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According to anthropologist Maurice Godelier, the parental role assumed by human males is a critical difference between human society and that of humans' closest biological relatives - chimpanzees and bonobos - who appear to be unaware of their "father" connection.
The father-child relationship is the defining factor of the fatherhood role. "Fathers who are able to develop into responsible parents are able to engender a number of significant benefits for themselves, their communities, and most importantly, their children." For example, children who experience significant father involvement tend to exhibit higher scores on assessments of cognitive development, enhanced social skills and fewer behavior problems.
The father is often seen as an authority figure. According to Deleuze, the father authority exercises repression over sexual desire. Like mothers, human fathers may be categorised according to their biological, social or legal relationship with the child. Historically, the biological relationship paternity has been determinative of fatherhood. However, proof of paternity has been intrinsically problematic and so social rules often determined who would be regarded as a father, e.g. the husband of the mother.
This method of the determination of fatherhood has persisted since Roman times in the famous sentence: Mater semper certa; pater est quem nuptiae demonstrant (Mother is always certain; the father is whom the marriage shows). The historical approach has been destabilised with the recent emergence of accurate scientific testing, particularly DNA testing. As a result, the law on fatherhood is undergoing rapid changes. In the United States, the Uniform Parentage Act essentially defines a father as a man who conceives a child through sexual intercourse.[How to reference and link to summary or text]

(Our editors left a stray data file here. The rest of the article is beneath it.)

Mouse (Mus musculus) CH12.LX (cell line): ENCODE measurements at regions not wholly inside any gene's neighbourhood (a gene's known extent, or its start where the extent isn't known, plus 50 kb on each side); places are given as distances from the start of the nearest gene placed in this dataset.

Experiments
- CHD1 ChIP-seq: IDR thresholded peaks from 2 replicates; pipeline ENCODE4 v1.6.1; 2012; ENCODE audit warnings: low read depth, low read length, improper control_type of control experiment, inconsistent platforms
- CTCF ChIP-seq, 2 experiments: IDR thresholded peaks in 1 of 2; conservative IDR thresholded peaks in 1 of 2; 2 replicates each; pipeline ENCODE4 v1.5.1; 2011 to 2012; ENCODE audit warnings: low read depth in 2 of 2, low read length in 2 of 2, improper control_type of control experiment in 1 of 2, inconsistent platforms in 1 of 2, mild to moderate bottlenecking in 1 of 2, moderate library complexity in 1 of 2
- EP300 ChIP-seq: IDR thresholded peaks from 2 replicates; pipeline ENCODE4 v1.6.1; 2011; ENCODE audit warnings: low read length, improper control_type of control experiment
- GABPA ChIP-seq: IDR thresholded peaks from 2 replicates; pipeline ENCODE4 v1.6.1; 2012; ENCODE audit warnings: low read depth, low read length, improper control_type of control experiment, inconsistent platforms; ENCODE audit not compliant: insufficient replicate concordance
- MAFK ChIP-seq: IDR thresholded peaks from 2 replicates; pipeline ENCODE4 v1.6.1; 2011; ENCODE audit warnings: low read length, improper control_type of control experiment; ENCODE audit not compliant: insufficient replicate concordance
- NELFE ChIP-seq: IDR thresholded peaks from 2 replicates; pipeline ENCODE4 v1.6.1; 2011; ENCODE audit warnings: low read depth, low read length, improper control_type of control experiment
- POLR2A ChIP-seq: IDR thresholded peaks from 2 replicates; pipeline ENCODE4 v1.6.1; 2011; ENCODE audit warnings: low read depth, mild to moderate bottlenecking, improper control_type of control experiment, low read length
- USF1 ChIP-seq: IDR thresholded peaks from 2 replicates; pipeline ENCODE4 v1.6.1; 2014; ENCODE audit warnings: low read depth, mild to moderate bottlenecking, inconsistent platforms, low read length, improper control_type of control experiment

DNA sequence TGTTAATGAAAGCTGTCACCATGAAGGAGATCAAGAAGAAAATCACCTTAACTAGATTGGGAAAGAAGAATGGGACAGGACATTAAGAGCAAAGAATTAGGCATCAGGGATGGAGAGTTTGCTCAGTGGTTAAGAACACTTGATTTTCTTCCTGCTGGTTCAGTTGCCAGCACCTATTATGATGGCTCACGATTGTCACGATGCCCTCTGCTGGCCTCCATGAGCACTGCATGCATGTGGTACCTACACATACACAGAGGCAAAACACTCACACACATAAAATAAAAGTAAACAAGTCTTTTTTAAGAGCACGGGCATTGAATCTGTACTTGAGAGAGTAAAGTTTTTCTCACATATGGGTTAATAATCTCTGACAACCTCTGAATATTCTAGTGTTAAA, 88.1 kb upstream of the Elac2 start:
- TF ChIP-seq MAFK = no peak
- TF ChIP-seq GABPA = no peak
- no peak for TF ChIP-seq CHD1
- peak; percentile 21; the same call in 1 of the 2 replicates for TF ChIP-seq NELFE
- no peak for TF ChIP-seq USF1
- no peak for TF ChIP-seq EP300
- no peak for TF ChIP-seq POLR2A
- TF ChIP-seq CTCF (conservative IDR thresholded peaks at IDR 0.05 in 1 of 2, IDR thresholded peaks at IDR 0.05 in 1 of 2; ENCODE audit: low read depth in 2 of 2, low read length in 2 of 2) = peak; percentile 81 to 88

The most familiar English terms for father include dad, daddy, papa, pop and pa. Other colloquial expressions include my old man.
Categories[edit | edit source]
- Natural/Biological father - the most common category: child product of man and woman
- Birth father - the biological father of a child who, due to adoption or parental separation, does not raise the child
- Surprise father - where the men did not know that there was a child until possibly years afterwards
- Posthumous father - father died before children were born (or even conceived in the case of artificial insemination)
- Teenage father/youthful father - may be associated with premarital sexual intercourse
- Non-parental father - unmarried father whose name does not appear on child's birth certificate: does not have legal responsibility but continues to have financial responsibility (UK)
- Sperm donor father - a genetic connection but man does not have legal or financial responsibility if conducted through licensed clinics
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- Step-father - wife/partner has child from previous relationship
- Father-in-law - the father of one's spouse
- Adoptive father - child is adopted(not of their blood)
- Foster father - child is raised by a man who is not the biological or adoptive father usually as part of a couple.
- Cuckolded father - where child is the product of the mother's adulterous relationship
- Social father - where man takes de facto responsibility for a child (in such a situation the child is known as a "child of the family" in English law)
- Mothers's partner - assumption that current partner fills father role
- Mothers's husband - under some jurisdictions (e.g. in Quebec civil law), if the mother is married to another man, the latter will be defined as the father